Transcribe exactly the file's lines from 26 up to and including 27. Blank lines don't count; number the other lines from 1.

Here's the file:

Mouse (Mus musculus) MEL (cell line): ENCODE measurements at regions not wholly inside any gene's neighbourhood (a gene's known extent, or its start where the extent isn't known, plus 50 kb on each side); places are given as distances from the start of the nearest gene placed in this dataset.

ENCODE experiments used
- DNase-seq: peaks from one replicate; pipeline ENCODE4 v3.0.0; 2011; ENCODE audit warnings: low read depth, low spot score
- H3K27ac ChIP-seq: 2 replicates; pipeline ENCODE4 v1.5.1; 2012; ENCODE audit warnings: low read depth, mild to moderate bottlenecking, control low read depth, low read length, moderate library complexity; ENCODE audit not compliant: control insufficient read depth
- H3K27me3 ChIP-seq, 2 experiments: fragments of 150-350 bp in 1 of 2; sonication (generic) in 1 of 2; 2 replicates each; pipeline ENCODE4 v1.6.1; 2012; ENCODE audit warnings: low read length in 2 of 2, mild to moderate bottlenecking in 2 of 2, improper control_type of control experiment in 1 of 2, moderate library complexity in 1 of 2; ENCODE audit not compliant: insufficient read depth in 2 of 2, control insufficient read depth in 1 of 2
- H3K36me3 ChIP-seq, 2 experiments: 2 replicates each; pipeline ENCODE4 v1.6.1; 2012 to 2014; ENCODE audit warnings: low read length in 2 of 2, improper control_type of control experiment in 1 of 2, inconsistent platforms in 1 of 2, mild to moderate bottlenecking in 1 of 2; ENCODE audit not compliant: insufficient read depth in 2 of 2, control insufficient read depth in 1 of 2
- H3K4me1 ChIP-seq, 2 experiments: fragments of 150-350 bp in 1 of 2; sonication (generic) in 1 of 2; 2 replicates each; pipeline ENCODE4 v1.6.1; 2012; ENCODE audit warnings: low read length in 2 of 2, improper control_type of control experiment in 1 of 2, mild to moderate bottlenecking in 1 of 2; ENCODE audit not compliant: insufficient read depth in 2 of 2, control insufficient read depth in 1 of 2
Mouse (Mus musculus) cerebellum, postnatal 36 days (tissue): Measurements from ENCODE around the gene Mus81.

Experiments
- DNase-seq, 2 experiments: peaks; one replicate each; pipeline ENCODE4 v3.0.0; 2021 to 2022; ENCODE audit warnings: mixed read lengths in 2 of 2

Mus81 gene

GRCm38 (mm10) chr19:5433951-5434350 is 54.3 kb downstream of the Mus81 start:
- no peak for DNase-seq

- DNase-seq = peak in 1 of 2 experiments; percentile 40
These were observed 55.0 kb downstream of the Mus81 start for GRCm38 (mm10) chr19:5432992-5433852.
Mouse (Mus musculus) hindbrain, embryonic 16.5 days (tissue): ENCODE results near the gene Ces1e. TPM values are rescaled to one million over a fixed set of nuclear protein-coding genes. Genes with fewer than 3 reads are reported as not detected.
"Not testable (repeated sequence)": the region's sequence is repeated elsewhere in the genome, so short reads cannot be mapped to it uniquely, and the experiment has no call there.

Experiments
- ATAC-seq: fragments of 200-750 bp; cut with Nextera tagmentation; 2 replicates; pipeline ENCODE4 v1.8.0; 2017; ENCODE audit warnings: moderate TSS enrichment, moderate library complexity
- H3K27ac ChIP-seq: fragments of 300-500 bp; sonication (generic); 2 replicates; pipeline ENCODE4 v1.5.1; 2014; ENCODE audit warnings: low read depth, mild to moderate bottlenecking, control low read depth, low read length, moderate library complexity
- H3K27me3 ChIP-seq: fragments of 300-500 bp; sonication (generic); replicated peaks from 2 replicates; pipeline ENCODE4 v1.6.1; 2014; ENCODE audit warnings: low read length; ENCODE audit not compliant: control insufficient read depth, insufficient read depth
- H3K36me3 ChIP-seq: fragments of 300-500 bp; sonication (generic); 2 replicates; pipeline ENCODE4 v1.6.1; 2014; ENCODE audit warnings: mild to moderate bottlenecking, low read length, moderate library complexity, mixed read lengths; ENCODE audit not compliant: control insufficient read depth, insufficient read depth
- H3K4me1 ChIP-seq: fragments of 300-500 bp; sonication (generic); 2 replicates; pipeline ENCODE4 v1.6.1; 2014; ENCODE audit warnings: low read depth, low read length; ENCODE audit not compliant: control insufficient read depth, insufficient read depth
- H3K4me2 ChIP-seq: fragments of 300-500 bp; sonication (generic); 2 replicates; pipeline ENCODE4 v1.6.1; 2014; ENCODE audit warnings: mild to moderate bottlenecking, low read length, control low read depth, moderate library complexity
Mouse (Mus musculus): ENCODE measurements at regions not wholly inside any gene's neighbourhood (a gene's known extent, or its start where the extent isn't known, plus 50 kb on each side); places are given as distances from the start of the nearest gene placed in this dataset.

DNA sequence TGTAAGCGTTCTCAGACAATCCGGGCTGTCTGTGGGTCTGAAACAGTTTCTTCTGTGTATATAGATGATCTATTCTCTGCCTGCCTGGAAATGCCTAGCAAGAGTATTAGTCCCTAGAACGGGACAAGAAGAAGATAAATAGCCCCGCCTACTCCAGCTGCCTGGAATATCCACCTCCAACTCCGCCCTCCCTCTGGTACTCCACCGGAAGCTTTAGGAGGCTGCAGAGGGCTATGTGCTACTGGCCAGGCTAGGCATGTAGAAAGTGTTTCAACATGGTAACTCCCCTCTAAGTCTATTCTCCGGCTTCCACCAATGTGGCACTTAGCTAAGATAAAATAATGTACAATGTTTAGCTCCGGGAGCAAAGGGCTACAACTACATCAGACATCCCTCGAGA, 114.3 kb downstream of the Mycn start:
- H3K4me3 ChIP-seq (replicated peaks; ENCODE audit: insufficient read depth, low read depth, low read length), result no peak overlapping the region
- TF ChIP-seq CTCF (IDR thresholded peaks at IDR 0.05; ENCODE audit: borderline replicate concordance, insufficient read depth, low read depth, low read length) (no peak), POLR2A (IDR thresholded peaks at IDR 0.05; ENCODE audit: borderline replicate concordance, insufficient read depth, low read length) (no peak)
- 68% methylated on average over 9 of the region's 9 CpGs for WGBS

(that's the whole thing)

DNA sequence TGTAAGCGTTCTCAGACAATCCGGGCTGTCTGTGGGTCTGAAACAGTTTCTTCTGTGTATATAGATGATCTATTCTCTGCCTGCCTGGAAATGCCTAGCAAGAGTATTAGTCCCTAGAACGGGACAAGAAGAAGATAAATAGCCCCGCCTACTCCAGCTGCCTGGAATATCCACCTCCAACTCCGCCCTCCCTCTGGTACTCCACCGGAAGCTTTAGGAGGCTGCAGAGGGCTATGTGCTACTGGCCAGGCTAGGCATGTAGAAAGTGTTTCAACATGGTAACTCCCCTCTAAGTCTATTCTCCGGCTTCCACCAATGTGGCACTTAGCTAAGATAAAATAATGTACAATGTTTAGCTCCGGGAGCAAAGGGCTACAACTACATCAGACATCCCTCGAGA, 114.3 kb downstream of the Mycn start:
- H3K4me3 ChIP-seq (replicated peaks; ENCODE audit: insufficient read depth, low read depth, low read length), result no peak overlapping the region